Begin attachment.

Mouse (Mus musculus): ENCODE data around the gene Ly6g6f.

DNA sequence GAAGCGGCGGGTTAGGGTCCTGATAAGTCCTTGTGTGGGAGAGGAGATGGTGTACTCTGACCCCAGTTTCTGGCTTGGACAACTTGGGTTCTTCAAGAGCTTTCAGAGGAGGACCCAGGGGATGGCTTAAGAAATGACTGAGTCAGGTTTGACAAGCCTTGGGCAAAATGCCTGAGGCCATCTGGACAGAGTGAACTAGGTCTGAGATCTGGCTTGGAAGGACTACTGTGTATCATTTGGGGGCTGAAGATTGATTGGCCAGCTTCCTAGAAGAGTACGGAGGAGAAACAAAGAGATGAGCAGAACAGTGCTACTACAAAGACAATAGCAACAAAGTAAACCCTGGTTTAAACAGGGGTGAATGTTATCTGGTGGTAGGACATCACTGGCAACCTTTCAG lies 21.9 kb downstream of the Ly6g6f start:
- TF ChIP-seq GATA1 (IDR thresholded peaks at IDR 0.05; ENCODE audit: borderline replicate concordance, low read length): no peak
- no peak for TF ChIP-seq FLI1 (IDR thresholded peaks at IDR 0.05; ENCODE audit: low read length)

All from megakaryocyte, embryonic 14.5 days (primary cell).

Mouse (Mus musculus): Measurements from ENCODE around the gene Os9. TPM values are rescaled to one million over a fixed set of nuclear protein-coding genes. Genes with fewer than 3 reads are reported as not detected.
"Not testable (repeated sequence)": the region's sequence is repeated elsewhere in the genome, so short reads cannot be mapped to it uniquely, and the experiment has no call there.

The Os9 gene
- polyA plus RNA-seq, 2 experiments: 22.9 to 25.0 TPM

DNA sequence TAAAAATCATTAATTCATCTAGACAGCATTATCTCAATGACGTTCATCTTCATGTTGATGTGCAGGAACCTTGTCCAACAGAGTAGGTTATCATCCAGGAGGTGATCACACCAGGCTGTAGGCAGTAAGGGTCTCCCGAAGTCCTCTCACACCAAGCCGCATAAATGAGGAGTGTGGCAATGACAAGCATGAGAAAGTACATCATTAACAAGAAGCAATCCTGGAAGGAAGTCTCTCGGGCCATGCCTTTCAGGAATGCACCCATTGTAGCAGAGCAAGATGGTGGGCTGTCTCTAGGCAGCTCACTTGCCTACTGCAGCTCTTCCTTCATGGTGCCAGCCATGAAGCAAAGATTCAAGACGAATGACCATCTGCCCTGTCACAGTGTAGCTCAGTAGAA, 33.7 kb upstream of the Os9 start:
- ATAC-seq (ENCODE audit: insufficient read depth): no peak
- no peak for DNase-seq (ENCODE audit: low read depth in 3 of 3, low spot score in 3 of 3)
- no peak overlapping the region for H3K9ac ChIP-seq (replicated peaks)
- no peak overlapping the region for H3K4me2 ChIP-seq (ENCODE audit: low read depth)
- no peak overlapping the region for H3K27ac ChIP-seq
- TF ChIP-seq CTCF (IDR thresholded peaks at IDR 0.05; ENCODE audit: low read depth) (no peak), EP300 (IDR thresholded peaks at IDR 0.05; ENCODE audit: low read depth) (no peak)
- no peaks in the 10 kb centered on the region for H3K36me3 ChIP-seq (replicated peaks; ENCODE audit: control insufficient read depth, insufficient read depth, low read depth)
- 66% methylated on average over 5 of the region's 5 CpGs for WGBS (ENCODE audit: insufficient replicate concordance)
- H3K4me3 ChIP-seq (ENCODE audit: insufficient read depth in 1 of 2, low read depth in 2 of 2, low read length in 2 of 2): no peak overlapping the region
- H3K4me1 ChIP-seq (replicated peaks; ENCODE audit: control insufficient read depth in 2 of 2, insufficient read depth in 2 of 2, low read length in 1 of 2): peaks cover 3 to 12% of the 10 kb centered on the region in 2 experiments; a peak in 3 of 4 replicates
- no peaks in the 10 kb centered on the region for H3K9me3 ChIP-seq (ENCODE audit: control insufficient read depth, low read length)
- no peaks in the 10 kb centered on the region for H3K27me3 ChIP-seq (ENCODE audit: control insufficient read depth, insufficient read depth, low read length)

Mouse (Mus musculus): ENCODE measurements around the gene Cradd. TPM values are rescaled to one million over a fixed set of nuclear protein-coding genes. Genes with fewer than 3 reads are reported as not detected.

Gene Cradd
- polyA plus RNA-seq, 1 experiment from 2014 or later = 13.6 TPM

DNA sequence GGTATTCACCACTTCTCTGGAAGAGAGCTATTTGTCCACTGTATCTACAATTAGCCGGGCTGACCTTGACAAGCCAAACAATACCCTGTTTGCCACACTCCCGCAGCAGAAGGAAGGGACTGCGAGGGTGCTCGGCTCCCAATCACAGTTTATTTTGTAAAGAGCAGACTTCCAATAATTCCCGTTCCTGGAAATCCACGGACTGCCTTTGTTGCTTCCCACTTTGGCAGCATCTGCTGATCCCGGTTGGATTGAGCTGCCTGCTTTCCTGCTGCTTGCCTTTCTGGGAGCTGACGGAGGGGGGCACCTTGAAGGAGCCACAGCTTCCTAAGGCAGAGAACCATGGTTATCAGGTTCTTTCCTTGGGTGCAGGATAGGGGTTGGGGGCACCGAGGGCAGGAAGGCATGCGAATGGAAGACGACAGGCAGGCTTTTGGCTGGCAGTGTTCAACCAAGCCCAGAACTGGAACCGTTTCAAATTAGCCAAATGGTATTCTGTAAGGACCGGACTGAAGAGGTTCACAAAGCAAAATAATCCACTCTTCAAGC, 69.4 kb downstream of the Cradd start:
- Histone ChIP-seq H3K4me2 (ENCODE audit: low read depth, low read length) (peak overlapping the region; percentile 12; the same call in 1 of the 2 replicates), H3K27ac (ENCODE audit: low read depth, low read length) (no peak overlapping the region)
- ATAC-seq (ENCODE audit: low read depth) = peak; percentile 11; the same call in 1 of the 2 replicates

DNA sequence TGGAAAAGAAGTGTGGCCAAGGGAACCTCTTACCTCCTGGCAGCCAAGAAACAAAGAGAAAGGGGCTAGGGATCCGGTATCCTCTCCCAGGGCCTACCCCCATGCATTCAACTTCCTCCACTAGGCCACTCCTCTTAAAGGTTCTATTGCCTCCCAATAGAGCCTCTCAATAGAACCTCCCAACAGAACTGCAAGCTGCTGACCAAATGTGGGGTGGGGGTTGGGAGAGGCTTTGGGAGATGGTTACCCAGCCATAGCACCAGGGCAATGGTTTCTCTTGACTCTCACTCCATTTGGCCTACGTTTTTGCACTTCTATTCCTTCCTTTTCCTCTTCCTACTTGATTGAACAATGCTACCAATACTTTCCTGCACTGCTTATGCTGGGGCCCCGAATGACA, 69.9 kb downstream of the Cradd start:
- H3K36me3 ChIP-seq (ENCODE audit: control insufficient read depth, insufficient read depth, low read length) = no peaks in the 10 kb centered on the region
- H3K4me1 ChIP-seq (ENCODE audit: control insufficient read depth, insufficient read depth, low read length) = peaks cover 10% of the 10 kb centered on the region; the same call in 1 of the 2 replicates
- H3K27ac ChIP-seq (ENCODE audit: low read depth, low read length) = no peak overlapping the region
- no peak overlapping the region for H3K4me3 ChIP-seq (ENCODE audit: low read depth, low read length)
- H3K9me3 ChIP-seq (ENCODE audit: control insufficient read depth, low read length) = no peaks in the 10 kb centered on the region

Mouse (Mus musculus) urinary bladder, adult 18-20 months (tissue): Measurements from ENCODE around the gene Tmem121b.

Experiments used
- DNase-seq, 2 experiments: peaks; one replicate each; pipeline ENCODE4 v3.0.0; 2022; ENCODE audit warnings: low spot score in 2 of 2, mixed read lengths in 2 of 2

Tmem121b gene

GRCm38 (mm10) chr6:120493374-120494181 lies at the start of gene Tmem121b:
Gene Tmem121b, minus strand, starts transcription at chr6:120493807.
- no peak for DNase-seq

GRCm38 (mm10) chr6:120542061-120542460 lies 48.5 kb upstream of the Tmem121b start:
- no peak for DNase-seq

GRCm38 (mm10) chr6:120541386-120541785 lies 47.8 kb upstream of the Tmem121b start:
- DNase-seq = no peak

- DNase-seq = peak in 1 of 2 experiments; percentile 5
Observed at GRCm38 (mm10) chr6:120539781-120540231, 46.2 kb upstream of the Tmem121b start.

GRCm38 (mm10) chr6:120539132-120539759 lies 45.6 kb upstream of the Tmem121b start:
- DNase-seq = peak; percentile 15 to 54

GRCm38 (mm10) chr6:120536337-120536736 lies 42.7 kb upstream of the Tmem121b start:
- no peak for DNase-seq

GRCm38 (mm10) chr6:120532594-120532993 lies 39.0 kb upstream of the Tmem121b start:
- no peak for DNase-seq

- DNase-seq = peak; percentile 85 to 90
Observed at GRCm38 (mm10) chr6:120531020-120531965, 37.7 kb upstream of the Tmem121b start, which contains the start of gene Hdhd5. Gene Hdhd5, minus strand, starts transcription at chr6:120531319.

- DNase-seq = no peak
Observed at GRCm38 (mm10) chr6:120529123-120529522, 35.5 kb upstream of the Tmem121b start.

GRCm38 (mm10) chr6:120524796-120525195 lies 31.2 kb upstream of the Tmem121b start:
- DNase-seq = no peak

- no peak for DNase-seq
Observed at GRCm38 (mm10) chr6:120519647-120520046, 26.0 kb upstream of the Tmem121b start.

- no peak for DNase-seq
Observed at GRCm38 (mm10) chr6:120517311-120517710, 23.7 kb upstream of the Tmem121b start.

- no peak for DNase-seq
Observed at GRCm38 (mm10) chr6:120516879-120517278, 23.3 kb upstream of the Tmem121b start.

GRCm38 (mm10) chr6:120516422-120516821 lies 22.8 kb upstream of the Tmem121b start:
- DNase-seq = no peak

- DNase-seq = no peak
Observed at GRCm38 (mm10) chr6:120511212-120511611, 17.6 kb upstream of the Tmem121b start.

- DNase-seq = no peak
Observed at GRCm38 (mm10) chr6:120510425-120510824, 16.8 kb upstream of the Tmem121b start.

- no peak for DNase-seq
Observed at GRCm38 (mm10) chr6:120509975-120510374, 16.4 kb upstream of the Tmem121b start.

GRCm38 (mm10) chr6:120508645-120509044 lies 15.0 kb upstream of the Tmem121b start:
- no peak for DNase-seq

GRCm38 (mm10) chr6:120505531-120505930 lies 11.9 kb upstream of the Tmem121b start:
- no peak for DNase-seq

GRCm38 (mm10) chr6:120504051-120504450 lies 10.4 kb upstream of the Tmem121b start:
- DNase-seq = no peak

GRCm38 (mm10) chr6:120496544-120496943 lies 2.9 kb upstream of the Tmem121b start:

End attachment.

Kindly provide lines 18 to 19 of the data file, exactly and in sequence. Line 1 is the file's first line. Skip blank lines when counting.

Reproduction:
- 66% methylated on average over 5 of the region's 5 CpGs for WGBS (ENCODE audit: insufficient replicate concordance)
- H3K4me3 ChIP-seq (ENCODE audit: insufficient read depth in 1 of 2, low read depth in 2 of 2, low read length in 2 of 2): no peak overlapping the region